Barack Obama, the abortion President, will be sworn in two days before the 36th anniversary of Roe vs. Wade. Obama is the most dangerous man to be elected President.

Read more

My most popular blogs

Most popular

As I post every Sunday, here are the top five most popular of my blog entries from the previous week:

1) Photos of the Week (1/11/09)

2) Culinary no-no #94

3) It's ELVIS Birthday weekend Final Jeopardy!

4) They just don't make them like they used to

5) TIE

The MJS Scorecard (1/11/09) 

Recommended Reading (1/10/09)

If you missed InterCHANGE Friday night....

Watch panelist and sex offender defender Joel McNally express more concern about the arrest of Racine Mayor Gary Becker as opposed to what Becker did.....11:00 this morning on Milwaukee Public Television Channel 10.

UPDATE from Badger Blogger

2nd UPDATE here.

The MJS scorecard (1/18/09)

MJS Scorecard


This week's Crossroads section is, not surprisingly, a Barack Obama lovefest, dominated by vignettes about gushing Milwaukeeans headed to the inaugural. I would point out another fine piece by Patrick McIlheran who is quite gracious as he refelects upon the incoming administration.

By the way, the paper writes, "There is something special about this one (inauguration)." I've got news for the MJS. All inaugurals are special. All inaugurals are historic.

There are no guest op-ed peices per se this week in Crossroads, so the scorecard goes unchanged.


TODAY: Liberal-0, Conservative-0

YEAR TO DATE: Liberal-4, Conservative -4

Photos of the Week (1/18/09)

Photos of the Week


U.S. President George W. Bush (R) holds a news conference in the Brady Press Briefing Room at the White House January 12, 2009 in Washington, DC. Bush spent nearly an hour fielding questions during his last news conference as president of the United States before President-elect Barack Obama is sworn in on January 20. (Photo by Chip Somodevilla/Getty Images)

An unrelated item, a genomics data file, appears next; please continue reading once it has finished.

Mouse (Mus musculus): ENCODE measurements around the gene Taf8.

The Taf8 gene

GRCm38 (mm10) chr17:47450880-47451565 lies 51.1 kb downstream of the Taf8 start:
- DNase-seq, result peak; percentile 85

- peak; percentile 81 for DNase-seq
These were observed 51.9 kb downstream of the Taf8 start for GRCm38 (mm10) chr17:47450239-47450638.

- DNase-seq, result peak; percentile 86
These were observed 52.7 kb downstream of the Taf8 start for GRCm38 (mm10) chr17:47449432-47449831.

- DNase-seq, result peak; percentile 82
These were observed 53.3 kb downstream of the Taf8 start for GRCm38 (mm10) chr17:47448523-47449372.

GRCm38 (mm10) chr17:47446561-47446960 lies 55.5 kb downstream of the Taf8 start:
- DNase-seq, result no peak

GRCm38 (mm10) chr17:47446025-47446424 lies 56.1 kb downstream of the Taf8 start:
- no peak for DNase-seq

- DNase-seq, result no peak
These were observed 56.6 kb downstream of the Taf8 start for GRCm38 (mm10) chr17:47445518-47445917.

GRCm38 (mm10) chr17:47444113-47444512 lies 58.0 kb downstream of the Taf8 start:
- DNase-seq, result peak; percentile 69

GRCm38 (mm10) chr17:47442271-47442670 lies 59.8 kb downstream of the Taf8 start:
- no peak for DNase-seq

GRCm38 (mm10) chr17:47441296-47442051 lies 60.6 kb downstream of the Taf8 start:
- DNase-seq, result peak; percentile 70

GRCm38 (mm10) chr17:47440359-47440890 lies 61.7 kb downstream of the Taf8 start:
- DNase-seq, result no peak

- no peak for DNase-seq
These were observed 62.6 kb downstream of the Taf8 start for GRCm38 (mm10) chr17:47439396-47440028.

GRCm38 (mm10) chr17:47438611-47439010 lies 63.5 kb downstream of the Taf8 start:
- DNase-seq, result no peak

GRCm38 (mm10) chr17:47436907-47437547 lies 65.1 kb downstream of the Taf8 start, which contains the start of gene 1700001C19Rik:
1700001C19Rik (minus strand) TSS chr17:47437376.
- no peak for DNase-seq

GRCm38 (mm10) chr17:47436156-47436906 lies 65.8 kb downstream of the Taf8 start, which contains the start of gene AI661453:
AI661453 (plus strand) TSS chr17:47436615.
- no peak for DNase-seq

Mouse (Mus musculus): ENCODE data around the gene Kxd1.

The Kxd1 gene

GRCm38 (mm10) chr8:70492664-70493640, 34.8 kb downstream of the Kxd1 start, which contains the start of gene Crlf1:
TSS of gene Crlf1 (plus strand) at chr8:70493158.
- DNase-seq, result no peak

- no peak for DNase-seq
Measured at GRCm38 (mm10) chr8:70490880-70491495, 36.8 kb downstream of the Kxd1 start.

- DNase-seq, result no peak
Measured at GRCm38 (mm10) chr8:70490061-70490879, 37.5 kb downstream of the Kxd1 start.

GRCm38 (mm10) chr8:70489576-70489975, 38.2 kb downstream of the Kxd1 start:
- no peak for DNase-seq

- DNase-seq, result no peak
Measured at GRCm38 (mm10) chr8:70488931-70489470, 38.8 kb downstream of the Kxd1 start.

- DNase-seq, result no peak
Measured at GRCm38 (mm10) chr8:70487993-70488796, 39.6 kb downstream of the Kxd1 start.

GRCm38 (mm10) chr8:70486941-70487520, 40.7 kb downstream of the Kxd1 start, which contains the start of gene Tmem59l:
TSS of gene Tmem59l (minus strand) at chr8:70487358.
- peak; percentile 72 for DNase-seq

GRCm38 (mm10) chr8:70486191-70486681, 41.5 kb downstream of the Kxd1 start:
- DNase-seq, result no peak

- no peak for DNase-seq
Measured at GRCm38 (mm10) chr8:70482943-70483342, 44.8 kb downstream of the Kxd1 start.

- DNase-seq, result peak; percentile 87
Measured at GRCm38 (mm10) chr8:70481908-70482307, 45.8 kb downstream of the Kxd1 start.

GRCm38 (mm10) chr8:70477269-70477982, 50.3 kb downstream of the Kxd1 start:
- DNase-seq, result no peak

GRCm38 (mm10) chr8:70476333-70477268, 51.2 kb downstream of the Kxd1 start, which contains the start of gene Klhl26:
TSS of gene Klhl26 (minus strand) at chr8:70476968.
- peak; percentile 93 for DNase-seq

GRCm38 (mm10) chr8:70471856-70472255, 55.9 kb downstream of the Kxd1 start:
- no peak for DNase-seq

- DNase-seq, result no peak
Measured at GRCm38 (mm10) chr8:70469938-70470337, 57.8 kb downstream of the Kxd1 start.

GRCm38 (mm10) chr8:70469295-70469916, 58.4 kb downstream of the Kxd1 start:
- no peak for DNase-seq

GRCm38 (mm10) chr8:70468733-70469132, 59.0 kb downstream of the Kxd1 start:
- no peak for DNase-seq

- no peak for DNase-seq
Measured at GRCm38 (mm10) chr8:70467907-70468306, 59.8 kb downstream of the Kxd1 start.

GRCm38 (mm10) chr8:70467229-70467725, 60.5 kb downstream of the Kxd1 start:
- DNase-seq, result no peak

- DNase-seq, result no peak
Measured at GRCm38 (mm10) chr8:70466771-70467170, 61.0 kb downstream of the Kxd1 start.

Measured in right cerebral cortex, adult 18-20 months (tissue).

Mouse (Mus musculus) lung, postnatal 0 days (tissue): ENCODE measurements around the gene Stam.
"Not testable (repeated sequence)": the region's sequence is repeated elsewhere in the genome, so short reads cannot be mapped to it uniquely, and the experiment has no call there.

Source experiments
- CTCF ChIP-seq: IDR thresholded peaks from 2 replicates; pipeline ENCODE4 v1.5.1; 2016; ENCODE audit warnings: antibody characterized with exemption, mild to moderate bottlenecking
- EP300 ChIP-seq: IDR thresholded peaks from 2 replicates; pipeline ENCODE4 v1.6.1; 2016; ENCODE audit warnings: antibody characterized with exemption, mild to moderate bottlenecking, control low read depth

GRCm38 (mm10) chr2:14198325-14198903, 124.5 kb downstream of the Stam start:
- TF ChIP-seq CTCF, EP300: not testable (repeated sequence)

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Here's a place Obama's face should never grace

When I arrived at church this morning to perform my weekly ushering duties, I quickly sought out this week’s Sunday church bulletin. There on the cover, just like every Sunday, was a color illustration of a Biblical scene, this one under the banner, “Behold the Lamb of God, John 1:36.”

I was very pleased to see our traditional Sunday bulletin after being concerned earlier this morning when I read Mary’s blog over at Freedom Eden that some Catholic church bulletins in the Milwaukee area today have a picture of Barack Obama adorning the cover.

It’s abominable that so many Catholics voted for the most pro-abortion backer in Congress, and now the church promotes him in their publications, on National Sanctity of Human Life Day no less.

We all wish the incoming President well and pray for him and his family. But his atrocious record on the unborn is clear, a fact that should not be lost but apparently is for too many Catholics. 

Nothing against any of those churches, but I certainly wouldn't have put Obama on those bulletins.

Congratulations Ben, Stephanie, and James Weiler!

Not many people know about Wisconsin’s Safe Haven Law and that’s unfortunate. Those that do can save lives.